When the coronavirus first hit UK shores, supermarket bosses had plenty to worry about.

Maintaining supplies as the world went into shutdown and transforming operations to cater for a huge surge in digital demand, for example. Or coping with potentially huge staff shortages. But I doubt many of them lost much sleep over face masks.

Which was a mistake, it turns out. Because face masks have rapidly become one of the most divisive aspects of the pandemic. And supermarkets are now bearing the brunt of public frustration, thanks to rules making them mandatory in shops.

For supermarkets, face masks (and whether or not to enforce the rule in stores) are a classic case of damned if you do, damned if you don’t.

On the one hand, retailers are facing huge criticism over social media for not challenging customers who aren’t wearing masks. Perhaps that’s because 80% of Brits believe they should be mandatory in shops, according to a recent YouGov survey.

But there are still plenty of people who don’t agree (or just don’t want to follow the rule themselves). And they are increasingly outraged when asked to mask up in shops.

The upsurge in violence and abuse against shopworkers has been so noticeable that a House of Lords report has today warned the government might have to reconsider the rule.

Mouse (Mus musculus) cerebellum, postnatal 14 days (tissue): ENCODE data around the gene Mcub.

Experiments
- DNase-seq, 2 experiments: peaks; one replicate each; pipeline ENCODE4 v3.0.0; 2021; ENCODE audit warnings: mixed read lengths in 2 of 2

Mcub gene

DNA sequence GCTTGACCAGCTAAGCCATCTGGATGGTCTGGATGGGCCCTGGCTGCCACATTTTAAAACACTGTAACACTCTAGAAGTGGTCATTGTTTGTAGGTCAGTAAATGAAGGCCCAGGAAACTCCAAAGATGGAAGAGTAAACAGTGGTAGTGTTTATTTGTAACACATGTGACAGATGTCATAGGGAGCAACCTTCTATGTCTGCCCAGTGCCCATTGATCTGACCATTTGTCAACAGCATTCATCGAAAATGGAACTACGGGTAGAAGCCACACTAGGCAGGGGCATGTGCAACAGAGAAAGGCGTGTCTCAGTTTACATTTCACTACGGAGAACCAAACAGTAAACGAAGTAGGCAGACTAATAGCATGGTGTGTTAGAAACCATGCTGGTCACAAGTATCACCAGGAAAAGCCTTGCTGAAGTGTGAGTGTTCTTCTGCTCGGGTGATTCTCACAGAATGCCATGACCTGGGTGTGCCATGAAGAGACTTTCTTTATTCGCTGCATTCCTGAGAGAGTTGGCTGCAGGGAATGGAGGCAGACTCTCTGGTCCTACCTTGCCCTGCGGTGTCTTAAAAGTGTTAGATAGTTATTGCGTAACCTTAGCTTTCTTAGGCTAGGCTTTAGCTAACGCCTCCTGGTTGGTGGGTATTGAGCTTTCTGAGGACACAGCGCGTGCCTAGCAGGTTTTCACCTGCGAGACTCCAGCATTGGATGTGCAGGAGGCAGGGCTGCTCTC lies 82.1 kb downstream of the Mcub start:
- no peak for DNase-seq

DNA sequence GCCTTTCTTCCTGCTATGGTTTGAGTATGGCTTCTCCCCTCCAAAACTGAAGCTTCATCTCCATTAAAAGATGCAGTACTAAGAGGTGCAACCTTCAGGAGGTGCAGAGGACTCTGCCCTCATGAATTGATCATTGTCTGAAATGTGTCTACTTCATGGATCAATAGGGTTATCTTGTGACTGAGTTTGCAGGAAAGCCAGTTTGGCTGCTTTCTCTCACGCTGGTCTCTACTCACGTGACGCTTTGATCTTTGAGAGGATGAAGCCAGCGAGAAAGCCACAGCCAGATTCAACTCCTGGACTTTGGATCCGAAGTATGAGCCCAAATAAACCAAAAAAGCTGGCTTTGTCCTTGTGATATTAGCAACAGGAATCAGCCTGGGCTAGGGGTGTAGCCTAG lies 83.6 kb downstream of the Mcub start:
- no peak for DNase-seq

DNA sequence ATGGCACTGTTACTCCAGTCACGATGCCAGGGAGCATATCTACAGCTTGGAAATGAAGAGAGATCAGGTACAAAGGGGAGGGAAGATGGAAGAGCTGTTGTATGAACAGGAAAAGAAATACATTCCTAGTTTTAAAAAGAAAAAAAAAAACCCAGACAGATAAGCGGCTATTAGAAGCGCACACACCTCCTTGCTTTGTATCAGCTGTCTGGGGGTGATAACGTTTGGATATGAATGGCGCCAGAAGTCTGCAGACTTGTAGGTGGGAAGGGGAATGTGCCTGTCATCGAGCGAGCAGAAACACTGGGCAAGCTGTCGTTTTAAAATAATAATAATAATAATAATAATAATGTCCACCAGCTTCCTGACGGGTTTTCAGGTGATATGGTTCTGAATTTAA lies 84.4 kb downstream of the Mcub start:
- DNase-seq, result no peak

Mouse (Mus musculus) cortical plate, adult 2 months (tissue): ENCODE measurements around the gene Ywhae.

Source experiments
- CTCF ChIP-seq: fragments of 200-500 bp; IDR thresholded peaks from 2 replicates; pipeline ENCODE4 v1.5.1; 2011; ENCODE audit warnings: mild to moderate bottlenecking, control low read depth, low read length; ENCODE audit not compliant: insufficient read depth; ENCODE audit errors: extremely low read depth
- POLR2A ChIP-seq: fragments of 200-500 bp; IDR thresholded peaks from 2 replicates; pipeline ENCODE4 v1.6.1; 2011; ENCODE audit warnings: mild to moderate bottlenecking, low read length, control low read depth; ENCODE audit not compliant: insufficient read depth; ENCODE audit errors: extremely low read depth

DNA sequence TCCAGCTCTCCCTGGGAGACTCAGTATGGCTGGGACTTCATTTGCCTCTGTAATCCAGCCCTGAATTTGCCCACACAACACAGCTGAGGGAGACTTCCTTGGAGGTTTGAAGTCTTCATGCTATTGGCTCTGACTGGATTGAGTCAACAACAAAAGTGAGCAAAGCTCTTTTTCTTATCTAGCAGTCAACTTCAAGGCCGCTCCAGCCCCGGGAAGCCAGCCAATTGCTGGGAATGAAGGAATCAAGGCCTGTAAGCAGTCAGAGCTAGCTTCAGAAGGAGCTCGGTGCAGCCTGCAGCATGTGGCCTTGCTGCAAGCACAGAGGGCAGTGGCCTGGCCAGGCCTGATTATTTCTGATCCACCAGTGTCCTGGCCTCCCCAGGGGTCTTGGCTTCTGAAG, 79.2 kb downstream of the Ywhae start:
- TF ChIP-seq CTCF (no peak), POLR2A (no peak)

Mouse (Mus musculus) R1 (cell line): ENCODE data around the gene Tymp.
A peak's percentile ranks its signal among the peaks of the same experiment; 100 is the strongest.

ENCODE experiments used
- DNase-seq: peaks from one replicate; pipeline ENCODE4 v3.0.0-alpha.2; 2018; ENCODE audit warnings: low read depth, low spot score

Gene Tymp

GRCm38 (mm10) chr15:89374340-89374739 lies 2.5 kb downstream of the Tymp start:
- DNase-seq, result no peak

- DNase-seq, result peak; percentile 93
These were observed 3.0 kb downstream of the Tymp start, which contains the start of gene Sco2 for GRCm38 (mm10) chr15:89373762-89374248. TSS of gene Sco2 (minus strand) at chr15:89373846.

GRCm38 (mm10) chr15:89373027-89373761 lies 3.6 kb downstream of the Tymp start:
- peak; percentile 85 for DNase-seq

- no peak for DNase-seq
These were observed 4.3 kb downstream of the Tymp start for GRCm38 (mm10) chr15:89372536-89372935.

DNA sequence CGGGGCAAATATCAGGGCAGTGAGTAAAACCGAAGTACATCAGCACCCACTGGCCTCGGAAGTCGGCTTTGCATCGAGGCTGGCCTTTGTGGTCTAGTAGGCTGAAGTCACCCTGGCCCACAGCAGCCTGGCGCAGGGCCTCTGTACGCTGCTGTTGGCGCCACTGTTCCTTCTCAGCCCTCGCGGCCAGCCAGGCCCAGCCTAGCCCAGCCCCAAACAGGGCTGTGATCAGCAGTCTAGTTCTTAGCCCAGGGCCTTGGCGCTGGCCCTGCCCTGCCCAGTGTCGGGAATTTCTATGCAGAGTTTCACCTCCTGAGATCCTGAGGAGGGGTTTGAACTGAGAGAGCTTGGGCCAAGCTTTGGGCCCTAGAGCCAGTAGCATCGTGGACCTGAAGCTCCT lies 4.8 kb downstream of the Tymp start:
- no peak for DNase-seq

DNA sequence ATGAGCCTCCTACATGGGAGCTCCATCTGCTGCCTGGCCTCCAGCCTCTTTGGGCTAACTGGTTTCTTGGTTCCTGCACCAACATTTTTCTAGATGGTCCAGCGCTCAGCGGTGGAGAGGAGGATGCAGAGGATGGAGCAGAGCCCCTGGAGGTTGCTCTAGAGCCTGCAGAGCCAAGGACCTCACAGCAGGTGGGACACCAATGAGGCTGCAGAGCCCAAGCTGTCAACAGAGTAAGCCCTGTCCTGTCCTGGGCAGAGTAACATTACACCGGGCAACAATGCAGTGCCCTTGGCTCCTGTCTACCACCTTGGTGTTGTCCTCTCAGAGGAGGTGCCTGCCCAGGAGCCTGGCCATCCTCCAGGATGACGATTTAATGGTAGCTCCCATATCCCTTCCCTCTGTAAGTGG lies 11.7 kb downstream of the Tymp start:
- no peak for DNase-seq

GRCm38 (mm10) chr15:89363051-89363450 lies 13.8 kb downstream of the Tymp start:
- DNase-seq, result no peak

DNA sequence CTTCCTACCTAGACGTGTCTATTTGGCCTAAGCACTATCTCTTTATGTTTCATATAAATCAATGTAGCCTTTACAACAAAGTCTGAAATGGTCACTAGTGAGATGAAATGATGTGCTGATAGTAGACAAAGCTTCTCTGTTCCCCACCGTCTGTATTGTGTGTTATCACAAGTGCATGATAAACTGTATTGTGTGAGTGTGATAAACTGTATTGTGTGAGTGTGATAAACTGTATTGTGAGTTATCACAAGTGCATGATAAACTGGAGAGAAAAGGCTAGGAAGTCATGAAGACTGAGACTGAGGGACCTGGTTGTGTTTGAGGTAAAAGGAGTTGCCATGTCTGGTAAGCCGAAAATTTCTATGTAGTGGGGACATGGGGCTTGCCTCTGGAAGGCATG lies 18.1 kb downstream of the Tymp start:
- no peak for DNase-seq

The Co-op said staff faced their worst week in history in terms of abuse and antisocial behaviour as the rule came into effect in England last month – with a shocking 990 incidents of antisocial behaviour and verbal abuse recorded from Monday 20 July to Sunday 26 July. It even issued frontline staff with body-cams to counter what it called the “violence epidemic”. 

Part of the problem, according to the House of Lords report, is that supermarket staff themselves aren’t required to wear masks by law. It’s an understandable exemption – given that putting a mask on for an hour to do a supermarket shop is quite different from wearing one all day.

But it’s adding to the tension in stores. And while retailers can (and are) advising their staff to wear masks or visors, the lack of legislation makes it hard for them to insist on it.

Of course, if mandatory face masks prove to be an effective weapon in the fight against a second wave of coronavirus, you could argue all this would be worth it.

But you’d expect the wellbeing of key workers to be higher up the agenda for Boris Johnson, the man who released a list of reasonable excuses allowing people to drive to the countryside for a walk during the lockdown, in the name of mental health. 

Perhaps – as the Co-op has suggested – introducing tougher penalties for those found guilty of harming shopworkers would help. 

Instead – as has been the case with so much of recent government policy – the rule was rushed through with little or no heed of the potential dangers.

And, as ever, the industry has been left to pick up the pieces.